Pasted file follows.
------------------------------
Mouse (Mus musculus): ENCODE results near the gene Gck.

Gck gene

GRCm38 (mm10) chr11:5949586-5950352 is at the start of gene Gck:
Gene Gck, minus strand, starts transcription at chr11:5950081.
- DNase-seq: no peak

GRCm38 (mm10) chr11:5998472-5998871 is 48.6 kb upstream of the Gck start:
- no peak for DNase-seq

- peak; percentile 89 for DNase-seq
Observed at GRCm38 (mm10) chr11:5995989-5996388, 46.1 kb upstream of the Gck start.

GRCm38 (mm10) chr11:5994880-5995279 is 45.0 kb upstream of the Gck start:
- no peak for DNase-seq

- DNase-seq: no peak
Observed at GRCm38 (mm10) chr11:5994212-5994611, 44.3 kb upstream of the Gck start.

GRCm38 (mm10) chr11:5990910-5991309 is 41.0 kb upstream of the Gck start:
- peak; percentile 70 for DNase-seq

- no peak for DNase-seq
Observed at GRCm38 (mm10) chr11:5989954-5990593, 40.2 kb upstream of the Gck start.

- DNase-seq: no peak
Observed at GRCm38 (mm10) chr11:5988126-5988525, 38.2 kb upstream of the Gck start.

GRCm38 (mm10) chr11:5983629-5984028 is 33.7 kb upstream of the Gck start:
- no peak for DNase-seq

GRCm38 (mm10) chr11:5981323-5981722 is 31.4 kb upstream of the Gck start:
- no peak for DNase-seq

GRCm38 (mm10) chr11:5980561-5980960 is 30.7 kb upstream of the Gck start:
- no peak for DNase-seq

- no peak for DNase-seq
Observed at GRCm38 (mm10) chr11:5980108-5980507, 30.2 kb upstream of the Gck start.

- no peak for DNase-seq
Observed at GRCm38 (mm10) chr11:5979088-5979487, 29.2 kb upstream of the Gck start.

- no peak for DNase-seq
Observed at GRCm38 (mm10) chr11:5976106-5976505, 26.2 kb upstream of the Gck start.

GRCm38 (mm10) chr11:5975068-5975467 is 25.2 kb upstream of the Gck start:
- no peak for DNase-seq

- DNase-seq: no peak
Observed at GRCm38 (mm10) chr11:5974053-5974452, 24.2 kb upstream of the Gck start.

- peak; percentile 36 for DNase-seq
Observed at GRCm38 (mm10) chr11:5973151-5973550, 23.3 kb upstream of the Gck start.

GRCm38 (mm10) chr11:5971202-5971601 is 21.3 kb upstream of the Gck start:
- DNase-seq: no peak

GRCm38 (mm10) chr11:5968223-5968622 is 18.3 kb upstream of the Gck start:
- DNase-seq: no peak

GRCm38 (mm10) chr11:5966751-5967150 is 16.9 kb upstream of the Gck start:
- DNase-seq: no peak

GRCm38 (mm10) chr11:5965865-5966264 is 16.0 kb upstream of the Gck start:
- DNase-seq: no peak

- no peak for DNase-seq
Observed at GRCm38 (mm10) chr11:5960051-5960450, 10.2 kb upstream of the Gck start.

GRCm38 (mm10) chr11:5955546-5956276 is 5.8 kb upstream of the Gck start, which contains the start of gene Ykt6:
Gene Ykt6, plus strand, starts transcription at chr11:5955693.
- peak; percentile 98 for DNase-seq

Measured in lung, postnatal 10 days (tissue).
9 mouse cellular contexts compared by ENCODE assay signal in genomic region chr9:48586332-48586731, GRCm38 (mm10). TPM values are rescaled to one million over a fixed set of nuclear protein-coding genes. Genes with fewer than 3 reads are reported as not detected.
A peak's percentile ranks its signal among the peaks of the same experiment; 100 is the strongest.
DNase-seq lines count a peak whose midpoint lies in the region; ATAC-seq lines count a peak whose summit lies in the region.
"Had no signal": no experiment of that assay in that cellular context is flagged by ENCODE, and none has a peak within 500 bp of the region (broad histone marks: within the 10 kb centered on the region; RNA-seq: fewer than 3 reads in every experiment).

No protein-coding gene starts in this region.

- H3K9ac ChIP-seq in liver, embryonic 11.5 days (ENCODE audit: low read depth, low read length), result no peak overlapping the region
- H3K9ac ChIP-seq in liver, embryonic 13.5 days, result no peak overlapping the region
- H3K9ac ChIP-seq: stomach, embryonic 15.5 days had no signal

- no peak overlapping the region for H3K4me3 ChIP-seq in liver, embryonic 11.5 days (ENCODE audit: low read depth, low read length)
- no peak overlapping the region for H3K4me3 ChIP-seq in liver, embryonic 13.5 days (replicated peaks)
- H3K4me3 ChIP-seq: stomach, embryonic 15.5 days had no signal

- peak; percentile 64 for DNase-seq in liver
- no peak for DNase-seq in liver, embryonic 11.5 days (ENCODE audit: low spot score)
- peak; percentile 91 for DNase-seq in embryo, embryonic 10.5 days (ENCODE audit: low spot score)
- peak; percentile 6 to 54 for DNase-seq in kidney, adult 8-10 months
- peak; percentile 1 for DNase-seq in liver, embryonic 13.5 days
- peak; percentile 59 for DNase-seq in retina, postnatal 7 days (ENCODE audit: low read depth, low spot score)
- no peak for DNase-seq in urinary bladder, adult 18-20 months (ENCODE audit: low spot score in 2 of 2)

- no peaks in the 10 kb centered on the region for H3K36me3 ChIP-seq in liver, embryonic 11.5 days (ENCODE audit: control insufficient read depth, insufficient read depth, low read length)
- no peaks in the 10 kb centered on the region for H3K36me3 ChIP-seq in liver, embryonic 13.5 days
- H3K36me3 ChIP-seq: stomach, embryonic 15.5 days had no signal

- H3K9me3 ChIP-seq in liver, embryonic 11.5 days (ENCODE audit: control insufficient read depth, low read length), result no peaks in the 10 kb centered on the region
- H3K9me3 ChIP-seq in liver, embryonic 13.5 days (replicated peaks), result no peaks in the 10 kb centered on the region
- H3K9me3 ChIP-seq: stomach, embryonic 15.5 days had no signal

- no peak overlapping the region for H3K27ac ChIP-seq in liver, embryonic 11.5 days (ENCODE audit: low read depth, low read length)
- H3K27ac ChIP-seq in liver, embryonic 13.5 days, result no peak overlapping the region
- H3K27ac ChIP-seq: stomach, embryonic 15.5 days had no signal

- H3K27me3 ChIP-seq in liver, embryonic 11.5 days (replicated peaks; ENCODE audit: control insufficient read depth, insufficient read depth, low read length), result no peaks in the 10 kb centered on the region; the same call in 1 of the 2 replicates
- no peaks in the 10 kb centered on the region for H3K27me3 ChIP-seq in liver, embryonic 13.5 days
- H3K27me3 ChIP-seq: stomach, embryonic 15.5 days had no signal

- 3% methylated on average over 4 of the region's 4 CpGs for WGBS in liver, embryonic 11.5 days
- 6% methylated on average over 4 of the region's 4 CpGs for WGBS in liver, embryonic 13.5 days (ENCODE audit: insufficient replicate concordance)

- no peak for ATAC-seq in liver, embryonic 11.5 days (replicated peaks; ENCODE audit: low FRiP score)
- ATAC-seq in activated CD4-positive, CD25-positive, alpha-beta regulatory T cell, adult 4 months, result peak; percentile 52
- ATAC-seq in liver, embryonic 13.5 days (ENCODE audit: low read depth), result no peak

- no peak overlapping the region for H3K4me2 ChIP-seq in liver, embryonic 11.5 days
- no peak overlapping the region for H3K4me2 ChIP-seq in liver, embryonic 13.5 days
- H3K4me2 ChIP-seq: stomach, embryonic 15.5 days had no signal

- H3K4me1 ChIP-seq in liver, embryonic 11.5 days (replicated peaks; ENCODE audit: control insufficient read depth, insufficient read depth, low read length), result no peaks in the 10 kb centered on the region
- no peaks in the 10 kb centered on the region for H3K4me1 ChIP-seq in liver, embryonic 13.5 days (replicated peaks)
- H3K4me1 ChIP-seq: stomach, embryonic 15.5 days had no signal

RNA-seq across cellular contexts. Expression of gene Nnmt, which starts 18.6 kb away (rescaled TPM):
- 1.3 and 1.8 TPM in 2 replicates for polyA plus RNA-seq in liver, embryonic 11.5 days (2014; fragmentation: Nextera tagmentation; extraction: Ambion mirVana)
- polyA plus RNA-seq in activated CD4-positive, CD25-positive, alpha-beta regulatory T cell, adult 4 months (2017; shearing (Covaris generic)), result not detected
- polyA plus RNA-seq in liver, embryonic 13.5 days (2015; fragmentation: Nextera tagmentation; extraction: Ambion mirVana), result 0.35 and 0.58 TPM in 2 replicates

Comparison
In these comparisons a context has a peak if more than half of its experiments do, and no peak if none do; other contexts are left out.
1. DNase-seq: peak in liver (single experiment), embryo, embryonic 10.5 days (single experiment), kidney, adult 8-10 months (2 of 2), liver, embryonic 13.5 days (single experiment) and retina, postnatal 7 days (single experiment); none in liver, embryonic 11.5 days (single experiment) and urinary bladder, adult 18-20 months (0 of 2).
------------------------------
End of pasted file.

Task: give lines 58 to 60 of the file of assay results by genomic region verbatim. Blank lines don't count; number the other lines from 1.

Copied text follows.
- H3K9ac ChIP-seq in liver, embryonic 13.5 days, result no peak overlapping the region
- H3K9ac ChIP-seq: stomach, embryonic 15.5 days had no signal

- no peak overlapping the region for H3K4me3 ChIP-seq in liver, embryonic 11.5 days (ENCODE audit: low read depth, low read length)